Family Violence Linked to Serious Stress in Children
Children exposed to potentially traumatic experiences including family violence and abuse are at risk for a serious stress disorder, researchers recently reported in the Journal of the American Academy of Child and Adolescent Psychiatry.

Researchers from the Harvard University School of Public Health in Boston interviewed 337 children, ages 6 to 12 years, to assess the impact that domestic violence and other forms of traumatic experiences had on children. They found that almost 1/4 of children exposed to traumatic events including violence within and outside the family had symptoms of post-traumatic stress disorder (PTSD). PTSD usually occurs when a person has been through a life-threatening event, after which they often re-experience the horror of the event and will try to avoid activities that remind them of their experience.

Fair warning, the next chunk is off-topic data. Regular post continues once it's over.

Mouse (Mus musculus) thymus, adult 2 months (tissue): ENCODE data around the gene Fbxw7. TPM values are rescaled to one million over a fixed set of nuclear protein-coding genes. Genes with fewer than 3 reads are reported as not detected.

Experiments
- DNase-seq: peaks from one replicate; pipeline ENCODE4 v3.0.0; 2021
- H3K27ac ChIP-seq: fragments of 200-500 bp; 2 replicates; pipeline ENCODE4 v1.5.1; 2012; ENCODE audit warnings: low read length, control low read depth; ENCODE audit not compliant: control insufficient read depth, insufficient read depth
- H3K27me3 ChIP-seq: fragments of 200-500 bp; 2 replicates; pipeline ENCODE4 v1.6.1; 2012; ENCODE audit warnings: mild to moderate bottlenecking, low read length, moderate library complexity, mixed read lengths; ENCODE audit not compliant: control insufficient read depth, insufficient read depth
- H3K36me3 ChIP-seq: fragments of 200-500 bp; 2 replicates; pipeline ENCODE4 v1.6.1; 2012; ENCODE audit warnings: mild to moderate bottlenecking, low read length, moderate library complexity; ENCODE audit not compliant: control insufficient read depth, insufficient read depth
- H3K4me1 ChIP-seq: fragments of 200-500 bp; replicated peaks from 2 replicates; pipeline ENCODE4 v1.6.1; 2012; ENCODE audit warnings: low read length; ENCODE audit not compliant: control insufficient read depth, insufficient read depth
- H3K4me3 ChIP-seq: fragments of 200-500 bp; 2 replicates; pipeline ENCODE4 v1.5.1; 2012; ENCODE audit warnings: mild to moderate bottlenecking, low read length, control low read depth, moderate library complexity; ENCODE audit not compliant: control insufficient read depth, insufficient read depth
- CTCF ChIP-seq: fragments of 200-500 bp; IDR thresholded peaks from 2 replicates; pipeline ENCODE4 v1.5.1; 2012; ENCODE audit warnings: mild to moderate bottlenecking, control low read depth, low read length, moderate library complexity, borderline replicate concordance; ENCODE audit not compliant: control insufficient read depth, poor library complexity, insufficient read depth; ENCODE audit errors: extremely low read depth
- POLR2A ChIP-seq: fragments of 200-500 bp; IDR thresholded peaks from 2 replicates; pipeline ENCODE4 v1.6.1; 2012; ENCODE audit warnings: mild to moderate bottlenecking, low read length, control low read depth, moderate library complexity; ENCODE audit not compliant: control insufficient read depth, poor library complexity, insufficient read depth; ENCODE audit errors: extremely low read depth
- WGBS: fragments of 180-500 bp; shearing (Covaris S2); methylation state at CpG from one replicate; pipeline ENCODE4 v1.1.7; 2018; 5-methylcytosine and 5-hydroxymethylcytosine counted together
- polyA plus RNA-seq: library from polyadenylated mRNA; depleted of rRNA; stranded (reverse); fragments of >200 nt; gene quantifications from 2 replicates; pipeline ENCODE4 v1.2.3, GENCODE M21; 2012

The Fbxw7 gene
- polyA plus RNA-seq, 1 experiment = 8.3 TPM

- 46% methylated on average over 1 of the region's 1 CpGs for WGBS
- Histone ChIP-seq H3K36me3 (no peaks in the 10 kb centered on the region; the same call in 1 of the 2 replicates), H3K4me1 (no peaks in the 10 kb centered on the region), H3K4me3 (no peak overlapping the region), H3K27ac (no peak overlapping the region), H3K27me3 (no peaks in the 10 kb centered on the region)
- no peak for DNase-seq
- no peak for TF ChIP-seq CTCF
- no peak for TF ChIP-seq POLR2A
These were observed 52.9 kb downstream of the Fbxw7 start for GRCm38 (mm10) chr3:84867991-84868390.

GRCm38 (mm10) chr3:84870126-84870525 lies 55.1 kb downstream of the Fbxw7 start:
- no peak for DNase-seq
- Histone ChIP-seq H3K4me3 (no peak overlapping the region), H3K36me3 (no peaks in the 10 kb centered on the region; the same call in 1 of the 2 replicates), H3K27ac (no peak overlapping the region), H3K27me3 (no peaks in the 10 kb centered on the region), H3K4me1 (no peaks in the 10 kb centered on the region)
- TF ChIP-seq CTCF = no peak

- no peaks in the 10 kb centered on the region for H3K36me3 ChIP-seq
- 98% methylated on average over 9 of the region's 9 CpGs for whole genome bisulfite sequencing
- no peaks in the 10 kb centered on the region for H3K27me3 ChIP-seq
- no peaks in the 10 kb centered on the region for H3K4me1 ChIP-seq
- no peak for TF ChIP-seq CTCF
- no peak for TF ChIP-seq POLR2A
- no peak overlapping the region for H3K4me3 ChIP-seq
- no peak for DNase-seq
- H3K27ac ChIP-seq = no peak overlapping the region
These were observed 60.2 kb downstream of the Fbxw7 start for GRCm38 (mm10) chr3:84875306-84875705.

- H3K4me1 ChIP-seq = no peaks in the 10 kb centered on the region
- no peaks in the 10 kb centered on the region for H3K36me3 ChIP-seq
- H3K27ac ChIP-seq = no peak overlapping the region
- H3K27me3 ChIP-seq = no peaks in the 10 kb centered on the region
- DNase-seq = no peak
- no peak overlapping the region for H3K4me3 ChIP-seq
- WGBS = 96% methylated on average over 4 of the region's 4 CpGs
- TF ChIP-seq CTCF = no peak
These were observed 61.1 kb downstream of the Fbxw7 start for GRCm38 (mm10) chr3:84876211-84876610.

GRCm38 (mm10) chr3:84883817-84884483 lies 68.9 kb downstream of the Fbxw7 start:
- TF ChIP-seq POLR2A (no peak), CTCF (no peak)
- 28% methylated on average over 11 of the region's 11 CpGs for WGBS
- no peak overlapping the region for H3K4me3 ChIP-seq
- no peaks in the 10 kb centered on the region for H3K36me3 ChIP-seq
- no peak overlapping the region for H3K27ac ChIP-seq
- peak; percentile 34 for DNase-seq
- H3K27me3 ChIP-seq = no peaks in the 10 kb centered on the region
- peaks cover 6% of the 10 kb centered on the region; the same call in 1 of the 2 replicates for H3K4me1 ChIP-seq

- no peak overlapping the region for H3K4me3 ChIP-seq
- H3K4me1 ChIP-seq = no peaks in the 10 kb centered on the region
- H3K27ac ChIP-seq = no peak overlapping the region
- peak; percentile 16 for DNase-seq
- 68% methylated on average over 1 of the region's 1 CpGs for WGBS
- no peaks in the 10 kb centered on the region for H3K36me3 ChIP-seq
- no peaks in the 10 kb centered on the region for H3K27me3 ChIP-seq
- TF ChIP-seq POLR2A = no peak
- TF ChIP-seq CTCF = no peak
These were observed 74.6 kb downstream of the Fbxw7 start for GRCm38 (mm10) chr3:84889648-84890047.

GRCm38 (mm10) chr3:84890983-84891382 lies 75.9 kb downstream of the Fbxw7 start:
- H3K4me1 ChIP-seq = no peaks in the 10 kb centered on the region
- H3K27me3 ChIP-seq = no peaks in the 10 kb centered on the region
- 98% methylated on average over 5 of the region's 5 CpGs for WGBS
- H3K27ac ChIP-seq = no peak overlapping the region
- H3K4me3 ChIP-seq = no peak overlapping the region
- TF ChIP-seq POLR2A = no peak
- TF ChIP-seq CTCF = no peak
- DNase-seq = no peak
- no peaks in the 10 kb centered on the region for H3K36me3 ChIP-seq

The death or illness of a loved one was most likely to cause symptoms of PTSD in children. Violence within the family, along with having witnessed a violent crime such as mugging, rape, or murder outside the family, also contributed to the development of a serious stress disorder.

Of those children who had symptoms of PTSD, 83% came from a violent home and 19% reported seeing their mother abused by their father or stepfather. But over 1/3 of children of children who had symptoms of PTSD had themselves been abused by their father or stepfather, the researchers found. Children who suffer from PTSD were also likely to have other psychological disorders, such as irrational fears and significant anxiety when left alone.

Because children with PTSD are likely to have a range of psychological difficulties, the authors conclude that services need to be extended to children from battered homes to try to offset “the potentially serious consequences of exposure to domestic abuse.”